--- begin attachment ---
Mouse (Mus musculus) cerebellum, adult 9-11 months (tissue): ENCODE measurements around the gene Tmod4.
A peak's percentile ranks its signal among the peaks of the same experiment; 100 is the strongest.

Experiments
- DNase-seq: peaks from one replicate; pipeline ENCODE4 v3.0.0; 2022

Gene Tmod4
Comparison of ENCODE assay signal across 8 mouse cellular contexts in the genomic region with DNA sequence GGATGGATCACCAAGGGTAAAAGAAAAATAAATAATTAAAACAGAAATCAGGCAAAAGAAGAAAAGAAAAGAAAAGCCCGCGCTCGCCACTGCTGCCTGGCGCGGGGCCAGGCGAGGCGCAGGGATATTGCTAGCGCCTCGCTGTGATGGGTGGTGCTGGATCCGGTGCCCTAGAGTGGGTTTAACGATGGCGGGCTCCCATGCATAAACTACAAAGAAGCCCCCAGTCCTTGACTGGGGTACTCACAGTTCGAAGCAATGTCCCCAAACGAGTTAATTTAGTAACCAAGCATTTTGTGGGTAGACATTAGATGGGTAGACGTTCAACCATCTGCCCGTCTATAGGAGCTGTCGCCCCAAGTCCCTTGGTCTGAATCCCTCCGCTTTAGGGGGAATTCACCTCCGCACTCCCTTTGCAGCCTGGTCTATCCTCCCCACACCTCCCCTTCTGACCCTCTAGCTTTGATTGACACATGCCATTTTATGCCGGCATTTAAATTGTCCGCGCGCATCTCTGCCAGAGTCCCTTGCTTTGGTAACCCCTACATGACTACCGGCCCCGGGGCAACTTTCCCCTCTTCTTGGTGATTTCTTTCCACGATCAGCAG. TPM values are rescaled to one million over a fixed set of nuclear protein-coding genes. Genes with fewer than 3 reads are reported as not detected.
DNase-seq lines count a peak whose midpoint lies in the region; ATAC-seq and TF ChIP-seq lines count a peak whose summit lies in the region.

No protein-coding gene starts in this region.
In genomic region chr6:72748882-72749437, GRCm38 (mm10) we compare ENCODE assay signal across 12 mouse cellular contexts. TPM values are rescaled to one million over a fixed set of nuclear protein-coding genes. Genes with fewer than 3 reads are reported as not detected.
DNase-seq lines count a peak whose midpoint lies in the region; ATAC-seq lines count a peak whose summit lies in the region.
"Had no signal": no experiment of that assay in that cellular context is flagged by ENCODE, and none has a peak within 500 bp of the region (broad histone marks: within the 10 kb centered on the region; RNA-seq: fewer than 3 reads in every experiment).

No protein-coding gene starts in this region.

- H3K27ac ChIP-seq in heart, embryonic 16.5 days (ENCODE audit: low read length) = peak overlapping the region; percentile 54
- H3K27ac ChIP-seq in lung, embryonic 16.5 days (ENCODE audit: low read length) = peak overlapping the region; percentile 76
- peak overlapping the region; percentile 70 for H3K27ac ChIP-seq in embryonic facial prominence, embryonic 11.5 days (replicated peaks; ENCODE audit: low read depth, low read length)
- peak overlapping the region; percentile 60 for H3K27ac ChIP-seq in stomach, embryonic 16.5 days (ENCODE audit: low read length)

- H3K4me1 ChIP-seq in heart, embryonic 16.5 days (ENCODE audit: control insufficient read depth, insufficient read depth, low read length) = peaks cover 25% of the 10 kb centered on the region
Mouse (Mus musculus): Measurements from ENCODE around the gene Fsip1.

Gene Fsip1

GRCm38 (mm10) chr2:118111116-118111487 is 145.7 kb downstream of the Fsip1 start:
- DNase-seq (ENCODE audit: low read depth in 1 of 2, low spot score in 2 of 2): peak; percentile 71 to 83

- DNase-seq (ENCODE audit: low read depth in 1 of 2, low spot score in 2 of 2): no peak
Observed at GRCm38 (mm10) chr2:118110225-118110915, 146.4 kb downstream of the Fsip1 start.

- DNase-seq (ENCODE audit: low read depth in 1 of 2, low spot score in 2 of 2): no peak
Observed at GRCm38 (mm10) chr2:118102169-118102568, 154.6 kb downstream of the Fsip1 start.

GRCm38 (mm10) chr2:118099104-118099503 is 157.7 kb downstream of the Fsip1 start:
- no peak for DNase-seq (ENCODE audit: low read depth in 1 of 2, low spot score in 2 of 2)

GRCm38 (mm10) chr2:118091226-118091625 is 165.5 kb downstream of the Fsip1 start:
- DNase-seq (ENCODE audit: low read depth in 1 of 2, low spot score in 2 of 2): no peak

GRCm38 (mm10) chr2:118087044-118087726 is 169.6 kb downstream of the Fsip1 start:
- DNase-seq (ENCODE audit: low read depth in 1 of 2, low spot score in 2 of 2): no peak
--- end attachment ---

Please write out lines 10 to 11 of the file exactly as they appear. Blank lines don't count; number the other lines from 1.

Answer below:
DNase-seq lines count a peak whose midpoint lies in the region; ATAC-seq lines count a peak whose summit lies in the region.
"Had no signal": no experiment of that assay in that cellular context is flagged by ENCODE, and none has a peak within 500 bp of the region (broad histone marks: within the 10 kb centered on the region; RNA-seq: fewer than 3 reads in every experiment).